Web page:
When Was the Last Time You Had a Digital Dental X-Ray?

Digital Dental X-ray

Radiographs, or X-rays were first discovered in 1895 and immediately the medical community was seeing the potential uses for understanding the inner workings of the human body. Since the discovery, roughly 5 billion medical imaging examinations have been conducted worldwide thanks to the use of X-ray technology.

For dentists, X-rays are extremely important for seeing the teeth in a way that human eyes simply cannot. Some of the most common issues dental X-rays can reveal include:

  • Cavities between the teeth
  • Cavities hidden by fillings
  • Infections in the bone
  • Periodontal disease
  • Abscesses, cysts and sometimes tumors

The X-ray is a critical component of preventative dentistry, and it’s important you see your dentist regularly to make sure nothing has significantly changed as it relates to the structural aspects of your teeth and mouth. The process itself is safe, simple and painless. View the video below for a general sense of what you can expect during a dental X-ray.

At our dental office in Monroe, MI we offer what’s called digital dental X-rays. These are slightly different in that we don’t utilize any film, but instead the images are viewed on a computer via an imaging program. This advanced technology allows us to see your teeth and surrounding structures with tremendous accuracy, enabling a better diagnosis and more precise treatment.

Typically, we’ll capture digital X-rays prior to any treatments but may also capture digital X-rays during and after treatments in order to track progress. Overall, digital X-rays require much less radiation than traditional film X-rays. Digital X-rays are safe, effective, fast and informative.

To schedule an appointment for a digital dental x-ray, contact us today.

Common Causes of Bad Breath & What You Can Do About It

common causes of bad breath image

Nobody likes having it or smelling it on someone else, but pinpointing the cause of your bad breath (halitosis), can sometimes be a challenge because there are some many factors that can contribute to it. In some cases, brushing and mouthwash simply isn’t enough.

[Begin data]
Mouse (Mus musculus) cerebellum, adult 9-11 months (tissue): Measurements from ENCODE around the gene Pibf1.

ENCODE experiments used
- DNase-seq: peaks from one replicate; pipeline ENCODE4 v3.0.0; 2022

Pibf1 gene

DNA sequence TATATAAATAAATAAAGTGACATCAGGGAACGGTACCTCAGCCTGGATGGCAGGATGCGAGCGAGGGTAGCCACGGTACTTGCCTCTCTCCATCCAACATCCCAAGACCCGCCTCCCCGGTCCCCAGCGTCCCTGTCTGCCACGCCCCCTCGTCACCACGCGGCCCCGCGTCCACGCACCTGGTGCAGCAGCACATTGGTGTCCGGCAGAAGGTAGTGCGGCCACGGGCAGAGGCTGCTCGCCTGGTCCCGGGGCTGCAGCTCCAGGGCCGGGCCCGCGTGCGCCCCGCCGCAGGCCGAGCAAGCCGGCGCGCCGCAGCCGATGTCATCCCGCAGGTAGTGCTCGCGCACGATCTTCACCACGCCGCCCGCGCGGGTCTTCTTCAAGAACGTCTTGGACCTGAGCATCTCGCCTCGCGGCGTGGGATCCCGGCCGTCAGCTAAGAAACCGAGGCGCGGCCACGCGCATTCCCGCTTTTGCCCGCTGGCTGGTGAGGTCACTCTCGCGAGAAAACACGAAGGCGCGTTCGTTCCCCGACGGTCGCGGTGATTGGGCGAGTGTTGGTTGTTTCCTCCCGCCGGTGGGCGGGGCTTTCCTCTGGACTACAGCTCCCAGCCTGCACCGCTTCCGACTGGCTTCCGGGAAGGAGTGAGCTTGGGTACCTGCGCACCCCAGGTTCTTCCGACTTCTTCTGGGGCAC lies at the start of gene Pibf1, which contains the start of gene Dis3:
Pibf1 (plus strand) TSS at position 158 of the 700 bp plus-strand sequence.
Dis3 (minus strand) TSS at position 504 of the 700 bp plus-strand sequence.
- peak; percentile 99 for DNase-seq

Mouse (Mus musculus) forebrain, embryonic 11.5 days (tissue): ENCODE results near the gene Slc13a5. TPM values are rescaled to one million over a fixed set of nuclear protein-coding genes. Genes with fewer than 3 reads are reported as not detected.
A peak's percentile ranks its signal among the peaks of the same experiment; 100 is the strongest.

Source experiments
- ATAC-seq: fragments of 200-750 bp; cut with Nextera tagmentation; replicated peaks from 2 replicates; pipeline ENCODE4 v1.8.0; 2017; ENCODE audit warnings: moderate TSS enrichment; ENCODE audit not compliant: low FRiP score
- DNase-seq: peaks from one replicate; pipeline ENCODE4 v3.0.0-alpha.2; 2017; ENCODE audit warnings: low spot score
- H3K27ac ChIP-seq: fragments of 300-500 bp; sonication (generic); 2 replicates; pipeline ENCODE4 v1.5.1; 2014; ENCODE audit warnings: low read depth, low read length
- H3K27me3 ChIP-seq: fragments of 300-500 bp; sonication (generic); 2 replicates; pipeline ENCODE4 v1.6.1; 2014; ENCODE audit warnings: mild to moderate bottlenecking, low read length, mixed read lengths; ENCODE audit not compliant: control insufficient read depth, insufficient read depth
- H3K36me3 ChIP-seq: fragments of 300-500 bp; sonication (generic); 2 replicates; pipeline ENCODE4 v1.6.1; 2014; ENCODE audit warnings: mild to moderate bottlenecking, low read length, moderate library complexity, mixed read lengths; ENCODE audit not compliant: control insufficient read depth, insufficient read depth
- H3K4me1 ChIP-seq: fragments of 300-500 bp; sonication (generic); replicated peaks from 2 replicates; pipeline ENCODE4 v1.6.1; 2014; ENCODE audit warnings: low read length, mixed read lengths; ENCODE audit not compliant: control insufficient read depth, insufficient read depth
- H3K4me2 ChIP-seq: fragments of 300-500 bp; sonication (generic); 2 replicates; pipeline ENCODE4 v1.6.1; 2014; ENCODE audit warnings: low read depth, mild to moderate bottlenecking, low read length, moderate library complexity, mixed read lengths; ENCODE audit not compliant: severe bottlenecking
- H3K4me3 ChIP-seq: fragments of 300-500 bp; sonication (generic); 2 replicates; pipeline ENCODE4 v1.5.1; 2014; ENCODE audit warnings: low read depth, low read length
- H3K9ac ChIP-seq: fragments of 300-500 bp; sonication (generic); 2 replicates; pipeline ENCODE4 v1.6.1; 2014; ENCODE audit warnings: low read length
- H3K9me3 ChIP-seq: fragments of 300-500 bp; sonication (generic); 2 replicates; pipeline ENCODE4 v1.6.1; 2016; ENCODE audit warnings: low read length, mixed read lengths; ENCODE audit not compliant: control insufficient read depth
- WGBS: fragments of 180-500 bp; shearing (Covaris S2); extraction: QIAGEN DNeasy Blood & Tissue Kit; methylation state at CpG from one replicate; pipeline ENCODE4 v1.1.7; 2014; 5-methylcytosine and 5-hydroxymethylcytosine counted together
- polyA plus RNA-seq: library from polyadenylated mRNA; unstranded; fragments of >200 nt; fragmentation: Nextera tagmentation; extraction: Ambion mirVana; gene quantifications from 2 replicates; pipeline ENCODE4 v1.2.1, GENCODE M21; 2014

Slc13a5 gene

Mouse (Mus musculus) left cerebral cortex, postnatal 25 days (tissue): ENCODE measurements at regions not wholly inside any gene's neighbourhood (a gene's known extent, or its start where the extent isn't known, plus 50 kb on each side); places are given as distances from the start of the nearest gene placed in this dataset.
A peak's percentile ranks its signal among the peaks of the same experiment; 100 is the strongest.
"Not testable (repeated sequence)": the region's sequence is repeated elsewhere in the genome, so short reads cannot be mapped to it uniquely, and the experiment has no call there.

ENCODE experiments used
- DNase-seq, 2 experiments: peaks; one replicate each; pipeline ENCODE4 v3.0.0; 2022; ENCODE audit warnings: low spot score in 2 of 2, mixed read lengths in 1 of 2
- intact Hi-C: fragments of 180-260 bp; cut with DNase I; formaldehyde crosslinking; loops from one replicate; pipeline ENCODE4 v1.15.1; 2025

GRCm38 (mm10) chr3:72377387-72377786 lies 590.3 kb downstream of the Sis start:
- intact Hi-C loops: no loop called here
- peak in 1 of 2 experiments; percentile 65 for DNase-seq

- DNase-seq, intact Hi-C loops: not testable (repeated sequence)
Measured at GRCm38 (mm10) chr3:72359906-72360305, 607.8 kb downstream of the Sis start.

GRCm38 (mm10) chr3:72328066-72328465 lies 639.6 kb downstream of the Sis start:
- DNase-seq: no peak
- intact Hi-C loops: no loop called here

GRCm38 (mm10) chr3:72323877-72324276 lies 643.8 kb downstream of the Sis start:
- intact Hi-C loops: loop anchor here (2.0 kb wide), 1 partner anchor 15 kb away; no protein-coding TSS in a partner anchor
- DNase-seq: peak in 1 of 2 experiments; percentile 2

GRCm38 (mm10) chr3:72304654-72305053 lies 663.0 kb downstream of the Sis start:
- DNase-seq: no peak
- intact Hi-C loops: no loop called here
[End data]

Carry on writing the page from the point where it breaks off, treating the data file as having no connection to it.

Before you start cutting foods out of your diet or carrying a toothbrush with you everywhere you go, you must first get a sense of what could possibly be causing your bad breath. Especially if you seem to have bad breath on a consistent basis, you’ll need to consider the following commons causes:

  • Food: Some foods have more odor than others, especially when you start to break them down by chewing. Garlic, onions and others will make almost anyone’s breath smell and it won’t go away until the food is completely digested.
  • Not Brushing/Flossing: While brushing and flossing won’t necessarily remove the smell of the garlic you just ate, in the long term it will help minimize your bad breath. Food particles can get stuck between your teeth, gums and on your tongue and if you don’t brush, these particles will start to smell.
  • Tobacco Products: Smoking and chewing tobacco not only can stain your teeth and damage your gums/mouth, they are also often a cause of bad breath.
  • Gum (Periodontal) Disease: When plaque buildups on your teeth and goes untreated, gum disease may follow. Persistent bad breath could be a sign.
  • Dry Mouth (Xerostomia): Without an adequate supply of saliva, bad breath can follow. Saliva helps to neutralize acids that are produced by plaque and washes away accumulations of dead cells that will eventually decompose. Dry mouth can be caused by medications, salivary gland problems,
  • Other Causes: Poorly fitting dental appliances, cavities, mouth infections, and a number of other diseases and illnesses can cause bad breath.

Whether you’ve identified the cause of your bad breath or not, there are some things you can do to address it:

  • Brush twice a day and don’t forget to brush your tongue too.
  • Replace your toothbrush regularly. Try to every 2-3 months.
  • Floss regularly to remove those food particles from your mouth.
  • See your dentist regularly for dental cleanings and check-ups
  • Drink lots of water to help keep your mouth moist

If you’re having issues with bad breath, come in for a check-up and we’ll evaluate other options. Contact us today.